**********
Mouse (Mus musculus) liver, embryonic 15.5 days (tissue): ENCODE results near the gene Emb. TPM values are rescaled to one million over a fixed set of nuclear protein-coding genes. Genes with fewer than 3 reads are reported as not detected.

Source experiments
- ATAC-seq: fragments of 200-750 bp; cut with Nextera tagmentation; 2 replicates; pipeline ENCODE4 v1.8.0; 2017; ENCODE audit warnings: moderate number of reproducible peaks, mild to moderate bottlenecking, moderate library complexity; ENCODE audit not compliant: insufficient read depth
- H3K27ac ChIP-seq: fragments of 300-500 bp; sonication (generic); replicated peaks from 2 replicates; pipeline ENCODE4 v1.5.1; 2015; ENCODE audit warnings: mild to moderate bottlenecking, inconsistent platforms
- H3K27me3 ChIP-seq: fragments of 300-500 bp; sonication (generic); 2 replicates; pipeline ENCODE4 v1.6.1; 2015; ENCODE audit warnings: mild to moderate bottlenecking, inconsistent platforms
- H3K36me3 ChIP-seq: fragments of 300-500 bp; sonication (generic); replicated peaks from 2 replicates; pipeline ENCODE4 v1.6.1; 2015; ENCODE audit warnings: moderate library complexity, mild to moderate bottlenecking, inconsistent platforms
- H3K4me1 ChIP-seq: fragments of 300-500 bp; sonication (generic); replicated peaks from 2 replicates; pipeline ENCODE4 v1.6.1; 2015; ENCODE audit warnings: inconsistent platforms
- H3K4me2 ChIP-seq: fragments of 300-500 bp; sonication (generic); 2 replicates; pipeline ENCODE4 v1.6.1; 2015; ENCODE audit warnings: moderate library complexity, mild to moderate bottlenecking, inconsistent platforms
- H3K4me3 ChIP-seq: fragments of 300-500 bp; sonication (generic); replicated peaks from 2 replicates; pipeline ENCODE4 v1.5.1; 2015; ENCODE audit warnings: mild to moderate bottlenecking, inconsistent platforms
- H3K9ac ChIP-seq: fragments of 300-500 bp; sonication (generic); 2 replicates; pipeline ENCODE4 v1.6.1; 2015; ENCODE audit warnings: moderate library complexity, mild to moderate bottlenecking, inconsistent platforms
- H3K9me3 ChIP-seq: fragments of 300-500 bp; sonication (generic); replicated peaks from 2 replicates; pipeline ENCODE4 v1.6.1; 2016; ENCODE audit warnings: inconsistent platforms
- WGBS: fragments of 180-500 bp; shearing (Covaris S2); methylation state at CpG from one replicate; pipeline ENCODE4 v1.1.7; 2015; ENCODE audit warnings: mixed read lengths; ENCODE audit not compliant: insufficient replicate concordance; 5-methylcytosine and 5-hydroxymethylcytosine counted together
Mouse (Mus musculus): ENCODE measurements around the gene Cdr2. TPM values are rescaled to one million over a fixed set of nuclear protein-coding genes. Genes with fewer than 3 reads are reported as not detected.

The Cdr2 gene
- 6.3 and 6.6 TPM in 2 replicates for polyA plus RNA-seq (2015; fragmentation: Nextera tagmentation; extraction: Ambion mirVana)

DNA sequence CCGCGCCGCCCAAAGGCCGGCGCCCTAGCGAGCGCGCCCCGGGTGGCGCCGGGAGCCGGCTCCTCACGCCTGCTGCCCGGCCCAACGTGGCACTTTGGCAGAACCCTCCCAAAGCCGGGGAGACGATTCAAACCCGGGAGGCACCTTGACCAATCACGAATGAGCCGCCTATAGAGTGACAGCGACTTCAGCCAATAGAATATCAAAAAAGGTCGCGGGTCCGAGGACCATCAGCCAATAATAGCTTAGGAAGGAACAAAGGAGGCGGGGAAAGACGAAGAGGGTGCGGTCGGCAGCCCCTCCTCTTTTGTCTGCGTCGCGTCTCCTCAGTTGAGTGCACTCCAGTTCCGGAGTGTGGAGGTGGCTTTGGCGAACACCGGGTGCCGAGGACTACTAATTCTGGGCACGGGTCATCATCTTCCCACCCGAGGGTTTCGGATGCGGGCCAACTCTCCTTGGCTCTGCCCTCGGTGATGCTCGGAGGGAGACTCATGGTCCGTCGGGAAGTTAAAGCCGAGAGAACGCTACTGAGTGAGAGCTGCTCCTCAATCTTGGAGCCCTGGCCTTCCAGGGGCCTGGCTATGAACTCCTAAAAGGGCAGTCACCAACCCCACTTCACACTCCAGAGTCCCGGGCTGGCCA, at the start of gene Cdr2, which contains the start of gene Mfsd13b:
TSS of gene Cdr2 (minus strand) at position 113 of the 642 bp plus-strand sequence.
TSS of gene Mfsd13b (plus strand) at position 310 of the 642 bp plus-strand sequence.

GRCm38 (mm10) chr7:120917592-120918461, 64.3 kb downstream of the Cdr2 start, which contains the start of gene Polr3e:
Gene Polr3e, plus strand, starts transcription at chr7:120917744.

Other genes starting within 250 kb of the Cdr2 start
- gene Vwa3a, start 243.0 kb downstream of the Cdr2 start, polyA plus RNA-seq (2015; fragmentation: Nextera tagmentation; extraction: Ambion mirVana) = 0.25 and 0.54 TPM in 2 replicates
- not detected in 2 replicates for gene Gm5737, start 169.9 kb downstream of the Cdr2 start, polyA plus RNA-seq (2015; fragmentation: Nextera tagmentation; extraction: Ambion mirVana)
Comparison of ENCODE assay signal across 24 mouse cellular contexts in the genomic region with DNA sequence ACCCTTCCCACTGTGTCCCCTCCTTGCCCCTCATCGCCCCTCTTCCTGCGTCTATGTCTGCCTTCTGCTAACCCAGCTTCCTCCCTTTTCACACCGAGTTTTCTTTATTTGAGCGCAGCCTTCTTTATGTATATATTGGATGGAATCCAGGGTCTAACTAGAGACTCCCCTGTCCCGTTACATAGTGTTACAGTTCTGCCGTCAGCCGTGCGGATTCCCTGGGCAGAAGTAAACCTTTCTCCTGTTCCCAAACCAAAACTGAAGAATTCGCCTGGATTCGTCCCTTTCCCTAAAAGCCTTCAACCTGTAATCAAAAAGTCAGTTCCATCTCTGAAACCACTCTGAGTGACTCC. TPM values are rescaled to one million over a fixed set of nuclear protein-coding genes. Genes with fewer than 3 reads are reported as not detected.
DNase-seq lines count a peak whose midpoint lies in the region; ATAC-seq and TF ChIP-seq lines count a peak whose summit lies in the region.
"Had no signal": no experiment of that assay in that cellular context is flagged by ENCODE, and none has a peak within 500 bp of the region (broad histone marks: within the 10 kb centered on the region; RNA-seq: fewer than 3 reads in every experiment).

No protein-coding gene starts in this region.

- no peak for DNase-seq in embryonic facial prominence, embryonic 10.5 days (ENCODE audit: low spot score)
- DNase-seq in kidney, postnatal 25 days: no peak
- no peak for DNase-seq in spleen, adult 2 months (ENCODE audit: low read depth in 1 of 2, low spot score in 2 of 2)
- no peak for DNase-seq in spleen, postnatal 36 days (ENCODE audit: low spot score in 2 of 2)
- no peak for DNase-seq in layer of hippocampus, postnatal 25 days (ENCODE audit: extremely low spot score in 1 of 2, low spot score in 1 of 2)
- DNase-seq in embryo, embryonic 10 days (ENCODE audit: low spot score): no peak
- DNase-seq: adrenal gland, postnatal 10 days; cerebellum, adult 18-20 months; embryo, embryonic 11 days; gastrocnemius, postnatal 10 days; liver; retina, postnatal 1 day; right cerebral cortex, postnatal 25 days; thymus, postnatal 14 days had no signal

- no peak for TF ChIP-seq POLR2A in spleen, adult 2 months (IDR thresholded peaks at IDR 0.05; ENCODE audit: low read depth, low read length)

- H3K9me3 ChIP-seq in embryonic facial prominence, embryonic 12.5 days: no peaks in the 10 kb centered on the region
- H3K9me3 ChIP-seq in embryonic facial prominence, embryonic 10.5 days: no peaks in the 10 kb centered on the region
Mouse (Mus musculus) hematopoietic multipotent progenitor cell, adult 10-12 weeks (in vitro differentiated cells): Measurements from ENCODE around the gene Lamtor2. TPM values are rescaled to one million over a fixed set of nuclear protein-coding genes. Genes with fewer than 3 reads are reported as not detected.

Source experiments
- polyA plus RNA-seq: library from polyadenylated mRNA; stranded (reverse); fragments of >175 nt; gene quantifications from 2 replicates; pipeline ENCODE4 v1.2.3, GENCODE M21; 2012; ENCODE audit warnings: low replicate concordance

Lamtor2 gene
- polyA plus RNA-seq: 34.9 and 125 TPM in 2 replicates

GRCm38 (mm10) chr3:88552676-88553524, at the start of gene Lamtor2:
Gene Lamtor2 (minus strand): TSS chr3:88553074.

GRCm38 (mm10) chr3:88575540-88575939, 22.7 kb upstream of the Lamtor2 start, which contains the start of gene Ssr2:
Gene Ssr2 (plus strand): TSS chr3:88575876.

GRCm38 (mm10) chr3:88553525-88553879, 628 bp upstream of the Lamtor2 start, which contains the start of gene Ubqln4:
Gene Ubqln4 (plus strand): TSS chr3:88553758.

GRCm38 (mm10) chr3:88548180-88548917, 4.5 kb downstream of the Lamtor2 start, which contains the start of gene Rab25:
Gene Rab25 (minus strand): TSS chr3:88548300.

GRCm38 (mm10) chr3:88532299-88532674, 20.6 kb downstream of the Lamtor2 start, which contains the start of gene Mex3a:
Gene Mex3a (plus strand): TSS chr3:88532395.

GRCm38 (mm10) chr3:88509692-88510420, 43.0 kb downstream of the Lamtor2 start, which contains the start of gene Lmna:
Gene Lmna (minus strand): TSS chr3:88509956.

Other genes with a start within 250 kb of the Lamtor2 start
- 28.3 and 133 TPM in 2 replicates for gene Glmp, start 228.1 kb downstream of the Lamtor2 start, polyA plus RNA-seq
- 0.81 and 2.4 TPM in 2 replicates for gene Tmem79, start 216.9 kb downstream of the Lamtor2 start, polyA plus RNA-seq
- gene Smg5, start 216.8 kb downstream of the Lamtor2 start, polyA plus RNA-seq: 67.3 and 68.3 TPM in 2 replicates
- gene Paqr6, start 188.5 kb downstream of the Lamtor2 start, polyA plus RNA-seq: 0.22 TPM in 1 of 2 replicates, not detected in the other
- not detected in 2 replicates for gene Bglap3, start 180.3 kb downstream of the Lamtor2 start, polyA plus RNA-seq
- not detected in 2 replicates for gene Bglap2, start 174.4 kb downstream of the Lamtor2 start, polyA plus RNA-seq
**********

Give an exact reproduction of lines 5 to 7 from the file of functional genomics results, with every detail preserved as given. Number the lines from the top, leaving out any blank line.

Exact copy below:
- H3K27me3 ChIP-seq: fragments of 300-500 bp; sonication (generic); 2 replicates; pipeline ENCODE4 v1.6.1; 2015; ENCODE audit warnings: mild to moderate bottlenecking, inconsistent platforms
- H3K36me3 ChIP-seq: fragments of 300-500 bp; sonication (generic); replicated peaks from 2 replicates; pipeline ENCODE4 v1.6.1; 2015; ENCODE audit warnings: moderate library complexity, mild to moderate bottlenecking, inconsistent platforms
- H3K4me1 ChIP-seq: fragments of 300-500 bp; sonication (generic); replicated peaks from 2 replicates; pipeline ENCODE4 v1.6.1; 2015; ENCODE audit warnings: inconsistent platforms